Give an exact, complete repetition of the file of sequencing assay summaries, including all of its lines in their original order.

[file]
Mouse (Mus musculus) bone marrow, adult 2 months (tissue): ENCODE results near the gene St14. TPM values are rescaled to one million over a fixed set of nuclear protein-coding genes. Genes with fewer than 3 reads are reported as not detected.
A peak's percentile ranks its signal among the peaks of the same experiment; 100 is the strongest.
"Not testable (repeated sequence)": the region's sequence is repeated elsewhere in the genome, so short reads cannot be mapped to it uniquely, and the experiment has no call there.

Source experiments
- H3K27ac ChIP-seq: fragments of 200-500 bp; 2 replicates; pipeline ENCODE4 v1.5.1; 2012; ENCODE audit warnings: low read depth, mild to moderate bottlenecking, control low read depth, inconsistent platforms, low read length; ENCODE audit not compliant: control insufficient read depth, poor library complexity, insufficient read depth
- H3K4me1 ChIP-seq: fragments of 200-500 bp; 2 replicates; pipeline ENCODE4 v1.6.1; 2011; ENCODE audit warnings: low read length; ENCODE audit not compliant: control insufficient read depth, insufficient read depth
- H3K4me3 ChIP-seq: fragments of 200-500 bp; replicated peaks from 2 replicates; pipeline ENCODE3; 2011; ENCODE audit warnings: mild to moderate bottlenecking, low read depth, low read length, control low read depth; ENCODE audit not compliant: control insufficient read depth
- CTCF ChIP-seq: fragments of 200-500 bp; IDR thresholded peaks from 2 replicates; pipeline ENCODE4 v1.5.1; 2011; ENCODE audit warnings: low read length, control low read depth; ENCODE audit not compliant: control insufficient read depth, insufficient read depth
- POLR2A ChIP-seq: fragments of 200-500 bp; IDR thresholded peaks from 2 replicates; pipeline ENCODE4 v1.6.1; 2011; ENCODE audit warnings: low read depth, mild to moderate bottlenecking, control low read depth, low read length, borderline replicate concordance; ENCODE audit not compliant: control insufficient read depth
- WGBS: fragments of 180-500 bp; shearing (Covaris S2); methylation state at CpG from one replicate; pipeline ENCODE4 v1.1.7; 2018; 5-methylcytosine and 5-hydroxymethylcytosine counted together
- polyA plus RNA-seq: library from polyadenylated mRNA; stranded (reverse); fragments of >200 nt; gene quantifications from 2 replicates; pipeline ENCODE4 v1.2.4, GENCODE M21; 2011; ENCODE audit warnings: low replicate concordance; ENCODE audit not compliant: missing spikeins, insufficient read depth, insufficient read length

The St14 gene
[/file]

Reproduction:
Mouse (Mus musculus) bone marrow, adult 2 months (tissue): ENCODE results near the gene St14. TPM values are rescaled to one million over a fixed set of nuclear protein-coding genes. Genes with fewer than 3 reads are reported as not detected.
A peak's percentile ranks its signal among the peaks of the same experiment; 100 is the strongest.
"Not testable (repeated sequence)": the region's sequence is repeated elsewhere in the genome, so short reads cannot be mapped to it uniquely, and the experiment has no call there.

Source experiments
- H3K27ac ChIP-seq: fragments of 200-500 bp; 2 replicates; pipeline ENCODE4 v1.5.1; 2012; ENCODE audit warnings: low read depth, mild to moderate bottlenecking, control low read depth, inconsistent platforms, low read length; ENCODE audit not compliant: control insufficient read depth, poor library complexity, insufficient read depth
- H3K4me1 ChIP-seq: fragments of 200-500 bp; 2 replicates; pipeline ENCODE4 v1.6.1; 2011; ENCODE audit warnings: low read length; ENCODE audit not compliant: control insufficient read depth, insufficient read depth
- H3K4me3 ChIP-seq: fragments of 200-500 bp; replicated peaks from 2 replicates; pipeline ENCODE3; 2011; ENCODE audit warnings: mild to moderate bottlenecking, low read depth, low read length, control low read depth; ENCODE audit not compliant: control insufficient read depth
- CTCF ChIP-seq: fragments of 200-500 bp; IDR thresholded peaks from 2 replicates; pipeline ENCODE4 v1.5.1; 2011; ENCODE audit warnings: low read length, control low read depth; ENCODE audit not compliant: control insufficient read depth, insufficient read depth
- POLR2A ChIP-seq: fragments of 200-500 bp; IDR thresholded peaks from 2 replicates; pipeline ENCODE4 v1.6.1; 2011; ENCODE audit warnings: low read depth, mild to moderate bottlenecking, control low read depth, low read length, borderline replicate concordance; ENCODE audit not compliant: control insufficient read depth
- WGBS: fragments of 180-500 bp; shearing (Covaris S2); methylation state at CpG from one replicate; pipeline ENCODE4 v1.1.7; 2018; 5-methylcytosine and 5-hydroxymethylcytosine counted together
- polyA plus RNA-seq: library from polyadenylated mRNA; stranded (reverse); fragments of >200 nt; gene quantifications from 2 replicates; pipeline ENCODE4 v1.2.4, GENCODE M21; 2011; ENCODE audit warnings: low replicate concordance; ENCODE audit not compliant: missing spikeins, insufficient read depth, insufficient read length

The St14 gene